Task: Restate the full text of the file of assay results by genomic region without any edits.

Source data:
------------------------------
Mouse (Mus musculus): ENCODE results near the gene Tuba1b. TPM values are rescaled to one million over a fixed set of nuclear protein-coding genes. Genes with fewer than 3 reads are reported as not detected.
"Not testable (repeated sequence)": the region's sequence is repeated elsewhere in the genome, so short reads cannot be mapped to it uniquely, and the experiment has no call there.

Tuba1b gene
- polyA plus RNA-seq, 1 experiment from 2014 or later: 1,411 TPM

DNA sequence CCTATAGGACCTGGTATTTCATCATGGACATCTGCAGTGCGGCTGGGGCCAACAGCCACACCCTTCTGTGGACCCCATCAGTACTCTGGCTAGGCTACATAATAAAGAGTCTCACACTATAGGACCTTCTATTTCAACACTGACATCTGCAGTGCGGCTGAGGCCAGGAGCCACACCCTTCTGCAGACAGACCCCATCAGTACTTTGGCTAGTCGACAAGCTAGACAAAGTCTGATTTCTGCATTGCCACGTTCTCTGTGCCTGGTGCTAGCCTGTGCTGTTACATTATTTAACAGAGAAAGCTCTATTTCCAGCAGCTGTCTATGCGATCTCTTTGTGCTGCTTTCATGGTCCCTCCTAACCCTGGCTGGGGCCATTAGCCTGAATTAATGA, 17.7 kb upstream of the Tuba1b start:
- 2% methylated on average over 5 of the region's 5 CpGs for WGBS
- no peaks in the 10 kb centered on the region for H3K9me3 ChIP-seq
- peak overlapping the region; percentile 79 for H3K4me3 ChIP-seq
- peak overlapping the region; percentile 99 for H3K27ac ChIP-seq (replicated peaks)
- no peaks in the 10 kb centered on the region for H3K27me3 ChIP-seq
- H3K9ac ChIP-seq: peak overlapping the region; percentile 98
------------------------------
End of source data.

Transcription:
Mouse (Mus musculus): ENCODE results near the gene Tuba1b. TPM values are rescaled to one million over a fixed set of nuclear protein-coding genes. Genes with fewer than 3 reads are reported as not detected.
"Not testable (repeated sequence)": the region's sequence is repeated elsewhere in the genome, so short reads cannot be mapped to it uniquely, and the experiment has no call there.

Tuba1b gene
- polyA plus RNA-seq, 1 experiment from 2014 or later: 1,411 TPM

DNA sequence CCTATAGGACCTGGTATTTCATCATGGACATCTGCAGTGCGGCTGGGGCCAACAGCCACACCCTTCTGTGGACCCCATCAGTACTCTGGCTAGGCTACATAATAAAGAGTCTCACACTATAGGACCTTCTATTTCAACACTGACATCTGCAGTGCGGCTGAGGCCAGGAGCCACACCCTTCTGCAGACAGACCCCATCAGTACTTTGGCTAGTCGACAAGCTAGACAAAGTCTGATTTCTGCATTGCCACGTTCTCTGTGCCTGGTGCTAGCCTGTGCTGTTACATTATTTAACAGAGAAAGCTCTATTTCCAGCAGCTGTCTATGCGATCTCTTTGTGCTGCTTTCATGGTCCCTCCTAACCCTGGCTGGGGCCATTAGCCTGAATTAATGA, 17.7 kb upstream of the Tuba1b start:
- 2% methylated on average over 5 of the region's 5 CpGs for WGBS
- no peaks in the 10 kb centered on the region for H3K9me3 ChIP-seq
- peak overlapping the region; percentile 79 for H3K4me3 ChIP-seq
- peak overlapping the region; percentile 99 for H3K27ac ChIP-seq (replicated peaks)
- no peaks in the 10 kb centered on the region for H3K27me3 ChIP-seq
- H3K9ac ChIP-seq: peak overlapping the region; percentile 98